While they're certainly the main event, there’s more than just lights on offer. There are also rides for the little ones, including the Ferris wheel, teacups and Venetian carousel; live entertainers; and food and drink stalls to round out your outing. Start a new tradition with hot chocolate and churros, or feast on loaded fries, dumplings, spuds, pizza, burritos, burgers, hotdogs, crepes, pancakes, doughnuts, gelato and more.

The Christmas Lights Spectacular is open every evening from 6.30–10.30pm (excluding Christmas Day). The festive magic continues into the new year, with the displays open to the public until January 26. 

This year all visitors must pre-purchase tickets and stick to allocated times and dates, so no deciding to bring along an extra person on the day. Tickets are $30 for adults and $25 for children, with special prices for families. Book in here.

Frozen Capitol Theatre Disney Sydney 2019
Photograph: Deen van Meer

2. Frozen

Theatre Musicals Capitol Theatre, Haymarket

While December in Sydney is a good deal toastier than in Arendelle, it’s pretty cool news indeed that Elsa and Anna will bring the magic of Frozen to the city. The smash hit Disney animated movie was transformed into an equally in-demand Broadway musical, which now winds its way down to Australia just in time for Christmas. We will be the first audiences to get a peak outside of New York.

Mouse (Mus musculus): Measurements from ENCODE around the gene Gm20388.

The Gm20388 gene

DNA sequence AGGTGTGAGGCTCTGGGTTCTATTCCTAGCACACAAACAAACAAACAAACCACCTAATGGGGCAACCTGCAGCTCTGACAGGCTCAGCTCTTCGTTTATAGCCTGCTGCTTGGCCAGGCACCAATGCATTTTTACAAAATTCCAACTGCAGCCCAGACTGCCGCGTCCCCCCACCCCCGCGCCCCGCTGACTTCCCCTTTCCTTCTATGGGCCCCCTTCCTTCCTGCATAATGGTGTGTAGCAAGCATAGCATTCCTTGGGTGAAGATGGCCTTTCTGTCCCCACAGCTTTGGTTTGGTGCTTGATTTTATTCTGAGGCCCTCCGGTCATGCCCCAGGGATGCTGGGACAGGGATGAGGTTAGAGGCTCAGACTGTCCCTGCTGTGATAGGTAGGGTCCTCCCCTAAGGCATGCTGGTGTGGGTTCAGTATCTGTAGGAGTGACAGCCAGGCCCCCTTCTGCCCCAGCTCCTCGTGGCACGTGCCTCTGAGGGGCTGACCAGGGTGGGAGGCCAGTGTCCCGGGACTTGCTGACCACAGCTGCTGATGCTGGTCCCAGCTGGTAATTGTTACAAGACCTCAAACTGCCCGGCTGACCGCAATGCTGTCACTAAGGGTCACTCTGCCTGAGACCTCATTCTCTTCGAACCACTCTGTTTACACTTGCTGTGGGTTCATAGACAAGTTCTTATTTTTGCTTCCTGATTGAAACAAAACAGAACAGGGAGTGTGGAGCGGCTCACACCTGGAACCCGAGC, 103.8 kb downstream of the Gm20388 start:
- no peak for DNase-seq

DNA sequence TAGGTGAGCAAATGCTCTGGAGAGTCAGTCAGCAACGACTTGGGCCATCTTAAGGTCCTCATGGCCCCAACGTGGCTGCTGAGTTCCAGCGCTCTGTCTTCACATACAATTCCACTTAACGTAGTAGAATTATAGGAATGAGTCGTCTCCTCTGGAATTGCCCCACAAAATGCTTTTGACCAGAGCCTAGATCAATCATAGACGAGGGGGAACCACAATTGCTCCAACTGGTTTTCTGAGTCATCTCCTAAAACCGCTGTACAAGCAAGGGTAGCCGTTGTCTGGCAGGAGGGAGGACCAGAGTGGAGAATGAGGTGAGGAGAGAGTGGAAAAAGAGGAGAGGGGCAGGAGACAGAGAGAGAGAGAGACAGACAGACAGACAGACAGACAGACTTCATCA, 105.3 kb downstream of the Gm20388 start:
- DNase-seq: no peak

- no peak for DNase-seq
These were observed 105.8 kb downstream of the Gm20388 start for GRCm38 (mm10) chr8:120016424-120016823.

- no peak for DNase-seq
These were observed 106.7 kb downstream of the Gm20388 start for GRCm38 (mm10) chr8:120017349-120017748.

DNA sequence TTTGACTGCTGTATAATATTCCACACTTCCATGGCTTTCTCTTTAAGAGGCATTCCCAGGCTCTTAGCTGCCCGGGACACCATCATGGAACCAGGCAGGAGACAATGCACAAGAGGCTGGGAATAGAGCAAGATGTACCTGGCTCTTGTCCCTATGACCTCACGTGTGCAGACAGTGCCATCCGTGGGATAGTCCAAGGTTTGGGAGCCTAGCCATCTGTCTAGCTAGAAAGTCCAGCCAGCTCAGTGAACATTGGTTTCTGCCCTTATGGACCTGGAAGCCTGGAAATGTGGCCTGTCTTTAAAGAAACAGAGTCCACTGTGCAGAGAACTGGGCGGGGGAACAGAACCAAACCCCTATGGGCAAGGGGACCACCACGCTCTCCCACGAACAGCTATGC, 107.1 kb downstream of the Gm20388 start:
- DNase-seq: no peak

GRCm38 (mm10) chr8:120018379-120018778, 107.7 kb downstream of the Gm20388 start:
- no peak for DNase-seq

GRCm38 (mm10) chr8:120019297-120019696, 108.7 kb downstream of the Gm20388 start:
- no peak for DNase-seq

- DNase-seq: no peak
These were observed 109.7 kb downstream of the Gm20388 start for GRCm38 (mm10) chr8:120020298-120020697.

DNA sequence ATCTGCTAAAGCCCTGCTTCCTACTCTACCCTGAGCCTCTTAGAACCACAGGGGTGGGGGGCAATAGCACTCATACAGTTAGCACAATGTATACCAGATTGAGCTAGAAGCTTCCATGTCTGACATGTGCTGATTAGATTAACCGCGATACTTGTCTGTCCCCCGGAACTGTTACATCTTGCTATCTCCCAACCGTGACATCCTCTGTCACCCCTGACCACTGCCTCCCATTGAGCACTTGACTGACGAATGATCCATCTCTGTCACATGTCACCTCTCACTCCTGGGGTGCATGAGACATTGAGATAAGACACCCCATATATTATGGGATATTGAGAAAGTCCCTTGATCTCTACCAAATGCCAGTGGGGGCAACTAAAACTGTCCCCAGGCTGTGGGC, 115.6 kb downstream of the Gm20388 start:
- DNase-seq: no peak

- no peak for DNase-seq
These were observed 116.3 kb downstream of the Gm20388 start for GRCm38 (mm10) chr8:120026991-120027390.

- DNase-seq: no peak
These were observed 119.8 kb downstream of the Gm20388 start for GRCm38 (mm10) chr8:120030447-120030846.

Lighting up the Capitol Theatre with whizz bang tricks and puppets in the mix, it features all the beloved songs ready for excited sing-alongs. plus a few new tunes from original songwriters Kristen Anderson-Lopez and Robert Lopez.

The magnificent Jemma Rix, who was so spectacular as Elphaba in Wicked, takes on another enchanted role as the magically cursed Elsa, doomed to go it alone in her icy palace, whistling down the wind while belting out irrepressible earworm  ‘Let it Go’. SIX the Musical star Courtney Monsma plays her estranged sister Anna, with Jersey Boys lead Thomas McGuane as Prince Hans, and Jonathan MacMillan and Lachlan McIntyre sharing the role of reindeer herder Sven. Matt Lee (Mary Poppins) get the best gig in show as adorably goofy snowman Olaf.